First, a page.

Alpha 2a Agonist Dexmedetomidine Interrupts Macrophage Toll-Like Receptor 4 Signaling in Murine Model of Spinal Cord Iscehmia Repferfusion.
Marshall T Bell, Viktor A Agoston, Ferenc Puskas, Joseph C Cleveland, Jr., David A Fullerton, Kristen Freeman, Fabia Gamboni, Paco Herson, Joshua Mares, Michael J Weyant, T Brett Reece
University of Colorado, Aurora, CO
Paraplegia persists following thoracoabdominal aortic interventions despite investigation into preventative pharmacological adjuncts. The alpha 2a adrenergic receptor agonist, dexmedetomidine, has been shown to preserve neurologic function and neuronal viability in a murine model of spinal cord ischemia reperfusion, although the mechanism remains elusive. We hypothesize that dexmedetomidine will blunt the inflammation of reperfusion effects in vivo following thoracic aortic occlusion with in vitro demonstration of microglial inhibition via blunted TLR-4 signaling
Adult male C57BL/6 mice underwent 4 minutes of aortic occlusion. Treatment groups received 25 μg/kg dexmedetomidine at reperfusion and 12 hour intervals post procedurally. Functional scoring was done at 6 hours following surgery and 12 hour intervals until 60 hours when spinal cords were removed and examined for neuronal viability and cytokine production. Identical mice had spinal cord removed for microglial isolation culture. Cells were grown to confluence and stimulated with TLR-4 agonist LPS 10ng/ml in presence of dexmedetomidine or vehicle control. Media was then removed for cytokine analysis. All treatment groups were compared to ischemic controls and significance determined by p<0.05.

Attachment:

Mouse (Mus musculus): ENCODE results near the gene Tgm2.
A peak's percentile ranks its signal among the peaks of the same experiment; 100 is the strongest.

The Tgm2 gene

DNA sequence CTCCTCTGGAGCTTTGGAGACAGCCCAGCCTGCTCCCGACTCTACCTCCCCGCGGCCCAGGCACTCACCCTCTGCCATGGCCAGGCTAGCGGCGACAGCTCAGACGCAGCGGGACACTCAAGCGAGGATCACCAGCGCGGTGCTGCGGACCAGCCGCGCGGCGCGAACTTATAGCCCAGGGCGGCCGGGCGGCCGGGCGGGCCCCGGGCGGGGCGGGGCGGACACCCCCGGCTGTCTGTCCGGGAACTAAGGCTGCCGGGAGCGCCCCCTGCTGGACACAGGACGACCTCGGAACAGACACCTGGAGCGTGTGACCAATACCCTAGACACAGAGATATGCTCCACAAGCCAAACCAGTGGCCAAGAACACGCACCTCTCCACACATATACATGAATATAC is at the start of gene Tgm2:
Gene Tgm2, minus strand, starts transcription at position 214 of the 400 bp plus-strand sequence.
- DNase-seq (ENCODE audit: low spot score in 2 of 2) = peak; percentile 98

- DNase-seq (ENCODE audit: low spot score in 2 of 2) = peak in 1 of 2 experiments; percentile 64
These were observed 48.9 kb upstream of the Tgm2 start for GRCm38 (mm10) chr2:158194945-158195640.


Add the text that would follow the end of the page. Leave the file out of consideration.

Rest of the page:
Dexmedetomidine treatment significantly preserved neurologic function, cytoarchitecture and neuronal viability in the murine spinal cord. Treatment was associated with significantly reduced IL-6 production at 6 and 60 hours. Microglial cells stimulated with LPS had production of proinflammatory cytokines TNF-α and IL-6 which was significantly attenuated with treatment of dexmedetomidine
Alpha 2a agonist, dexmedetomidine, preserved neurologic function and attenuated pro-inflammatory cytokine production both in vivo and in vitro murine models. Furthermore this relationship, appears occurs through interruption of TLR-4 mediated microglial activation and cytokine production. This involvement of TLR-4 signaling in dexmedetomidine protection provides an insight into the mechanism of paralysis following thoracic aortic interventions to guide future pharmacological targets for attenuating spinal cord ischemia and reperfusion injury.
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